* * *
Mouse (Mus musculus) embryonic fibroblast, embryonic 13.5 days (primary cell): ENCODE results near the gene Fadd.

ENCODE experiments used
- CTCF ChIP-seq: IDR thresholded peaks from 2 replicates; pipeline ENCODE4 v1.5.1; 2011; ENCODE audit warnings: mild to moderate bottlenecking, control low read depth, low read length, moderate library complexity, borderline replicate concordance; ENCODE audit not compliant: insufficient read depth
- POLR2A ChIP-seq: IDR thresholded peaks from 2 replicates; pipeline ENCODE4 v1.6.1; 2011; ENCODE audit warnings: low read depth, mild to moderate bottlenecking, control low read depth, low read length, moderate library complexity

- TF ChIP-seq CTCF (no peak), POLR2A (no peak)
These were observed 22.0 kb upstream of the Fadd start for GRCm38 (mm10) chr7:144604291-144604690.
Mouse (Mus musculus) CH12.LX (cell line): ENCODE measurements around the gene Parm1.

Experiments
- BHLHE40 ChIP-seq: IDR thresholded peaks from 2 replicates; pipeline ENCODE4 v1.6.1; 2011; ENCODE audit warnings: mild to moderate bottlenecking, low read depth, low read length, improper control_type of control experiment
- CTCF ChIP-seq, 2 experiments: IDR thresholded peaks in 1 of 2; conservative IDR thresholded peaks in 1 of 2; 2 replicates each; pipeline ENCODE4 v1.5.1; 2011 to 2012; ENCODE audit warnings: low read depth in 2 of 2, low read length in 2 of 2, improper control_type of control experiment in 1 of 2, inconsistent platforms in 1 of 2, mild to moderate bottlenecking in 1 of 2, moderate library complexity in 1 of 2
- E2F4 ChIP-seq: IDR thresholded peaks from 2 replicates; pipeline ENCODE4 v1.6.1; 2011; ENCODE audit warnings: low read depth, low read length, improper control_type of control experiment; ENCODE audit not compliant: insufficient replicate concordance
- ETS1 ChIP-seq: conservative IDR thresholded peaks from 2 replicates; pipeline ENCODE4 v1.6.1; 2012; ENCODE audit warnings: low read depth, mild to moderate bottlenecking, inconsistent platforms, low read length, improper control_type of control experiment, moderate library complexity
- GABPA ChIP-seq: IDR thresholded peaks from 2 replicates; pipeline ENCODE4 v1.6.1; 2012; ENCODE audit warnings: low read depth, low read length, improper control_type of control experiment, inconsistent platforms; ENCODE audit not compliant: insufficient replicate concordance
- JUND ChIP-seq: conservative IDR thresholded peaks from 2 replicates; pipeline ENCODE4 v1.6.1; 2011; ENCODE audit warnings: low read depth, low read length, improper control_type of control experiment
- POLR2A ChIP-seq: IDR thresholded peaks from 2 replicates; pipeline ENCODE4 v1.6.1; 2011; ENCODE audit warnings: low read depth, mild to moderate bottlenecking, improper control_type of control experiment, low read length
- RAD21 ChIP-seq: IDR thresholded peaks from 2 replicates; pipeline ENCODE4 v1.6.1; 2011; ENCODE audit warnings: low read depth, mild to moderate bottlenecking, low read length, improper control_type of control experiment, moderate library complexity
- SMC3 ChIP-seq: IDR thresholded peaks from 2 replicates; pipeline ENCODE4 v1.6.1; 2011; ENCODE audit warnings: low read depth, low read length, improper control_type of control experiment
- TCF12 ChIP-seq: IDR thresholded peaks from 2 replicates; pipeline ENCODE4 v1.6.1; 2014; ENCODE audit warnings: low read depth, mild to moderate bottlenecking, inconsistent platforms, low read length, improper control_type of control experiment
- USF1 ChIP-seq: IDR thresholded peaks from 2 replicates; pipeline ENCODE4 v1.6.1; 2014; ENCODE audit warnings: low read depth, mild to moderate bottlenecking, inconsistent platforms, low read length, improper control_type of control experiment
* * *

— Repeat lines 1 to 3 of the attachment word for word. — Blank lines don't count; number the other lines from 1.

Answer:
Mouse (Mus musculus) embryonic fibroblast, embryonic 13.5 days (primary cell): ENCODE results near the gene Fadd.

ENCODE experiments used
- CTCF ChIP-seq: IDR thresholded peaks from 2 replicates; pipeline ENCODE4 v1.5.1; 2011; ENCODE audit warnings: mild to moderate bottlenecking, control low read depth, low read length, moderate library complexity, borderline replicate concordance; ENCODE audit not compliant: insufficient read depth